Also, at some point is likely X.org versions get dropped from upstream, tho I wouldn't expect that to happen in the next two or three years, and this means this solution will be ineffective, or Kubuntu will have to bring outdated versions.
    Last edited by mrugiero; 06-28-2013 at 10:11 PM.

  2. #102
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    Quote Originally Posted by intellivision View Post
    It sounds like you have more of an issue with copyright assignment than the license itself.
    While I admit CA isn't the best solution, it does assist a project to change licenses if they feel the desire to.
    For instance, VLC had to remove code from libvlc since they wanted to relicense it as LGPL, but they couldn't contact a contributor who's code was under the GPL.
    They eventually changed the license, but the process took months to do. And some projects are so large, such as Linux and Wordpress, that even if desired the license cannot be changed.
    And Canonical isn't the only organisation that does this. OwnCloud, Cunity, Diaspora*, Apache and software from the FSF all require CA's or your contribution has to be under a permissive license such as MIT for specifically the issue of license changes.
    And I'm sure that with CA you don't relinquish your rights over your code, you just give a copy of your rights to someone else.
    To use a proprietary Mir as an example, there would be nothing stopping you from banding together with the other Mir developers, pooling your code together and creating a FOSS competitor.
    Well, if the problem is license changes, you could just use MIT. I don't think anyone has any problem with that, or else they wouldn't support Wayland or X.org either. Rather, the problem is that Canonical can relicense without consulting anyone (again, this doesn't keep the GPL version from staying there, and in fact they must keep a GPL version of any code that was contributed under the CLA), and everyone else can not (except, as you said, they form this pool, but it's hard to contact all contributors, let alone all agreeing on the same thing at the same time, and in fact it wouldn't be "without consulting anyone"), because it's GPL and it doesn't allow relicensing. The only possible disadvantage I see is it's far from giving equal rights to all of the stakeholders, but I really see nothing that hurts the community on this, since what the community gets benefited the most is not from the right to make closed source derivatives but from open source contributions.

  3. #103
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    I've been quite surprised reading this and the other 2 Mir threads in the last couple of days. Either Canonical's bull works and people think the whole making XMir default is actually a sign of progress or BOSS has created 3-4 more accounts to do his regular work while his main account tests the limits of absurdity.

  4. #104
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    Quote Originally Posted by BO$$ View Post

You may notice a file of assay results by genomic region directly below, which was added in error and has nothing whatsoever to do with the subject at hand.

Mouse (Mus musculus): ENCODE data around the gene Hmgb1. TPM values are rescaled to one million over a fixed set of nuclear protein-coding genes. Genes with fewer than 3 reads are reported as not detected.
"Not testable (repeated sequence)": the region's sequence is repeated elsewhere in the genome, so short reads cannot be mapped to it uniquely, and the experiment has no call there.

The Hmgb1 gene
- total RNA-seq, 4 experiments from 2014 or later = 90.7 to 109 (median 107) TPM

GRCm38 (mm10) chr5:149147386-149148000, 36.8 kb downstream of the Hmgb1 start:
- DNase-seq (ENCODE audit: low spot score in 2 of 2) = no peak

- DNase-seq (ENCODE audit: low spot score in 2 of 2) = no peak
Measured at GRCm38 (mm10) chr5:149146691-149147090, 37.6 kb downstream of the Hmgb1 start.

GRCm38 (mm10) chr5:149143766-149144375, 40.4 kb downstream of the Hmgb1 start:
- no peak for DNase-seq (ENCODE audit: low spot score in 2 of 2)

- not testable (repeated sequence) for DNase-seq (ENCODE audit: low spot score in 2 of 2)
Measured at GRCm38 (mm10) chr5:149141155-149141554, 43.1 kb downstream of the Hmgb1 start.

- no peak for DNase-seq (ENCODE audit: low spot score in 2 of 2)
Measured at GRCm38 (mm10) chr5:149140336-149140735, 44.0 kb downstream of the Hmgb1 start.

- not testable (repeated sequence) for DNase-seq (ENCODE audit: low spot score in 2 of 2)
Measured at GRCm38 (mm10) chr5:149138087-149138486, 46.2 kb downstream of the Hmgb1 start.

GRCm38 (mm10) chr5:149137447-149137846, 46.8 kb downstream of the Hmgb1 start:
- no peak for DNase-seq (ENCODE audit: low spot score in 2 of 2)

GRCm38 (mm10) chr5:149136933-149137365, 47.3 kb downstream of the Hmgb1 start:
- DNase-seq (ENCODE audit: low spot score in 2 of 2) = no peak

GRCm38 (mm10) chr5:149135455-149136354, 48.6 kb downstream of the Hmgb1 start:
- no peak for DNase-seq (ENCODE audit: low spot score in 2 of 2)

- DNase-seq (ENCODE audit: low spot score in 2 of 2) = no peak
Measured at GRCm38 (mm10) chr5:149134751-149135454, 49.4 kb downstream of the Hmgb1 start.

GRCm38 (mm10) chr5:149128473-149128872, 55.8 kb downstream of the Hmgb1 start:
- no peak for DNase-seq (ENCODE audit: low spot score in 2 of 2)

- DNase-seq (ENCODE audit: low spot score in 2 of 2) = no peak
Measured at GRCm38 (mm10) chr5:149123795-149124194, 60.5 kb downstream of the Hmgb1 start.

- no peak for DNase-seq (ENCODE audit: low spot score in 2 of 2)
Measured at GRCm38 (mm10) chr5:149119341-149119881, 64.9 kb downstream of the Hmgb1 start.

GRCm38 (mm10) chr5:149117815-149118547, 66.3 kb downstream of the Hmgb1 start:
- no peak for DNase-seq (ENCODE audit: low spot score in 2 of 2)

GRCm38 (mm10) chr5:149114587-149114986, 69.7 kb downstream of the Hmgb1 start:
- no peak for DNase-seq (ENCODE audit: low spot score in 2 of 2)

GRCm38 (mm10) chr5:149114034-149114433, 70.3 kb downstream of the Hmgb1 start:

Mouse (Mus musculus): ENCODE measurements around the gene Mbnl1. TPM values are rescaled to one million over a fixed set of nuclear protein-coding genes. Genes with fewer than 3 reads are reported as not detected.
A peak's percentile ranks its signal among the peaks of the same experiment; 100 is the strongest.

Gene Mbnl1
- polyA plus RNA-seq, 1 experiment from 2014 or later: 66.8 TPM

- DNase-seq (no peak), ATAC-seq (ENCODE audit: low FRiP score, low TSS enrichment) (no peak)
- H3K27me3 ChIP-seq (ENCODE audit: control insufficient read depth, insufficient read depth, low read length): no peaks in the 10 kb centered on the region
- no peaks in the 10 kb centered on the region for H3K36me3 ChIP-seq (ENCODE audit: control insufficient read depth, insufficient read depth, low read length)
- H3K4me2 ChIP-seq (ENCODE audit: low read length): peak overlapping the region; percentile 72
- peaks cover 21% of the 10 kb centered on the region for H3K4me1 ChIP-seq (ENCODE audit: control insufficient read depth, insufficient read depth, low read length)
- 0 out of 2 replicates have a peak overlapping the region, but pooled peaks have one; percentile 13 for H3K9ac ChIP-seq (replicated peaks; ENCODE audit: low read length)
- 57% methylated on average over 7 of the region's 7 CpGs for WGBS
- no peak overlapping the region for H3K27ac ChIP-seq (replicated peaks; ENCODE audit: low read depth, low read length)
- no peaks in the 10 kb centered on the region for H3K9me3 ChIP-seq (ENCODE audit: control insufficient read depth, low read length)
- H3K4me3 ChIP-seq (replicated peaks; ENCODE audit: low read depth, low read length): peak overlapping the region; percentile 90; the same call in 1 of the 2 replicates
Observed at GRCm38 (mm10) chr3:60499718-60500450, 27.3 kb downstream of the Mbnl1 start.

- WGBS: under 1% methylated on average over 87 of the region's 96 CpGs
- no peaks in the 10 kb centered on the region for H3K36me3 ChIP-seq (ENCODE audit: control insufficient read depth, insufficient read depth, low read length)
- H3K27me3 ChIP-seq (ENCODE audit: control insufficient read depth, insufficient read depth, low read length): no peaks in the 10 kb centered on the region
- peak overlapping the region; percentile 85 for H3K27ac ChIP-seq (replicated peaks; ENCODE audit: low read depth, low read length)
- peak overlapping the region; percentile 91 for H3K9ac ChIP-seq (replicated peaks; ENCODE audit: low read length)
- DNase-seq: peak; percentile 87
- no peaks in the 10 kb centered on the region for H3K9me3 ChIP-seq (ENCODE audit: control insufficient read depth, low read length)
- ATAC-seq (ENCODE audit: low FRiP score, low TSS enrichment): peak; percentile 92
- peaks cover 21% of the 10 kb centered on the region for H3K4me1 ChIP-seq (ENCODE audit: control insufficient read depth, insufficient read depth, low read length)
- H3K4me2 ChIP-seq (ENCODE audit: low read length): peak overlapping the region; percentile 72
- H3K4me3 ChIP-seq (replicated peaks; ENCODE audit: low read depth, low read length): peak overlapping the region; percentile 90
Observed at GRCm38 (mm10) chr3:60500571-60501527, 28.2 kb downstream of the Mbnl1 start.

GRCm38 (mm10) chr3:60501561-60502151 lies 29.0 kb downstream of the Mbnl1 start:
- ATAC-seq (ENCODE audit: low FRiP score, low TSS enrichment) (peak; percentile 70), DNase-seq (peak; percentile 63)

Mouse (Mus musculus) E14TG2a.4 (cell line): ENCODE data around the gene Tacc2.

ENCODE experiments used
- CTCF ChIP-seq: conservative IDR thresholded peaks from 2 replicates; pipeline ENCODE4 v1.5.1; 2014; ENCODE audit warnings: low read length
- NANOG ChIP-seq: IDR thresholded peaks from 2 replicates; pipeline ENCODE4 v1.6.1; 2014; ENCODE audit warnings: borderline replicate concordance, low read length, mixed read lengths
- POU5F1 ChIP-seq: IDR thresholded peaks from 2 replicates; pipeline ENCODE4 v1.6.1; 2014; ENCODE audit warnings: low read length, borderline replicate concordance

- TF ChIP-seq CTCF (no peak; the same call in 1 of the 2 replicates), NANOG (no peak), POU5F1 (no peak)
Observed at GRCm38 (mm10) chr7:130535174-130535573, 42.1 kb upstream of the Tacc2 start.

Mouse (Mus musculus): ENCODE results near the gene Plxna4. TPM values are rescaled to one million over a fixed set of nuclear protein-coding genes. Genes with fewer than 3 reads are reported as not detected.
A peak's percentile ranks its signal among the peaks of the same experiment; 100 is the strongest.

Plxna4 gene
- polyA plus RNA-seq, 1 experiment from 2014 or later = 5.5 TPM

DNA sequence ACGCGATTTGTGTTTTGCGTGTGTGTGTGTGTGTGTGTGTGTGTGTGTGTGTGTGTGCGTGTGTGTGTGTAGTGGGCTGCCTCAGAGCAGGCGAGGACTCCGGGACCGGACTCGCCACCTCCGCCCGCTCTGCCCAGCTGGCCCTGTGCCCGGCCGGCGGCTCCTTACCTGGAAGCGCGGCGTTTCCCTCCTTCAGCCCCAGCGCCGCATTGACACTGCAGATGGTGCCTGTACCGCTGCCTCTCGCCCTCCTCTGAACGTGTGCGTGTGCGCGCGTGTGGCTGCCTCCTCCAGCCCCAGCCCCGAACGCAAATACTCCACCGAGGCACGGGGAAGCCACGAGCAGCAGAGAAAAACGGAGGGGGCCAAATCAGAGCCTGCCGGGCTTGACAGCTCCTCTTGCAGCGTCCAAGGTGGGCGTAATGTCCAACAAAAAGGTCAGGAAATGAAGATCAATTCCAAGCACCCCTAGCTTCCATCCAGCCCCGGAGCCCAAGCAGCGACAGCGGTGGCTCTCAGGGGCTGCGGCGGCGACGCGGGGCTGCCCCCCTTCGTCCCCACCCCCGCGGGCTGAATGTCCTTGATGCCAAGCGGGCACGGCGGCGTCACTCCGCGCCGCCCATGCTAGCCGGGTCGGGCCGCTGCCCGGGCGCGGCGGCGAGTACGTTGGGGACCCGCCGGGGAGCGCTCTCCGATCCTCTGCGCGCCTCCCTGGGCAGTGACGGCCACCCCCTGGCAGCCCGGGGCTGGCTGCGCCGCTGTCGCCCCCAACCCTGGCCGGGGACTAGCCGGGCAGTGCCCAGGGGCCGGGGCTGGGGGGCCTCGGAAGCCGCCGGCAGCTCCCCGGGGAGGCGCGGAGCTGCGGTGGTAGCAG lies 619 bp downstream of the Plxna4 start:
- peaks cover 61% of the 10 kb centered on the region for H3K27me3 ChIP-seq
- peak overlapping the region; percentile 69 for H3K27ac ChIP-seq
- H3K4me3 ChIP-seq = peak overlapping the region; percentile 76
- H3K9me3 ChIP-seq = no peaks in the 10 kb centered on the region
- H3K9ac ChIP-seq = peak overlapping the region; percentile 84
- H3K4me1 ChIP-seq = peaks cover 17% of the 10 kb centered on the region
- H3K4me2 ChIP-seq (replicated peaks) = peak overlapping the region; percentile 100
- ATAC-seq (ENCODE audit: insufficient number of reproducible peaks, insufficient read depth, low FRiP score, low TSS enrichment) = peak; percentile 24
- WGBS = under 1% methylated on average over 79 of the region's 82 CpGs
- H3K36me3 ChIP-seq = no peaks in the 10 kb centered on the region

So in order to make sure they get it right we will probably have Wayland ready somewhere around 2050. Or 2100 to get it REAALLY right.



    One word: Freedom. They can do it. They can fork the entire linux kernel and create their own OS and create the greatest marketing campaign on Earth and sell it and become more successful than all the distros combined.



    It's been 95% done for a couple of years now. That Weston genius from what I heard had trouble with the minimize button. As in they didn't have it. Brilliant reference implementation. Everything in Wayland is a sad joke and free software hipsters won't see it because they think Canonical == Evil while Wayland == Good. Mir is already the future. And it's already here. Wake up people!

    One word: freedom. Because they can. They can fork the whole kernel and create their own modified version and then create the coolest marketing campaign on Earth and wipe the floor with all the other distros.

    Great post , agreed with most of it...

  5. #105
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    Quote Originally Posted by dee. View Post
    So, even Unity will lose performance when running on XMir vs. running on straight Xorg - and Mir was built for Unity. Why should any other distro use XMir again?

    (also, it's cute how the fanbois are already making excuses... "it's still early days!" "it's not that bad a hit, only 10%!" well, when that 10% hit brings no additional benefit, what reason is there to take that hit...)
    Uh, you do realize that's a valid excuse, right? When software is in alpha, the most important thing is making it work. Making it work fast comes afterwards. I've seen it happen with a bunch of projects (open source graphics drivers, webM, webGL...)

  6. #106
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    Quote Originally Posted by TheOne View Post
    Pretty true, people is exaggerating things up. As some one else said FPS means frames per second, so a 1 second lag means 1 frame per second.[/url]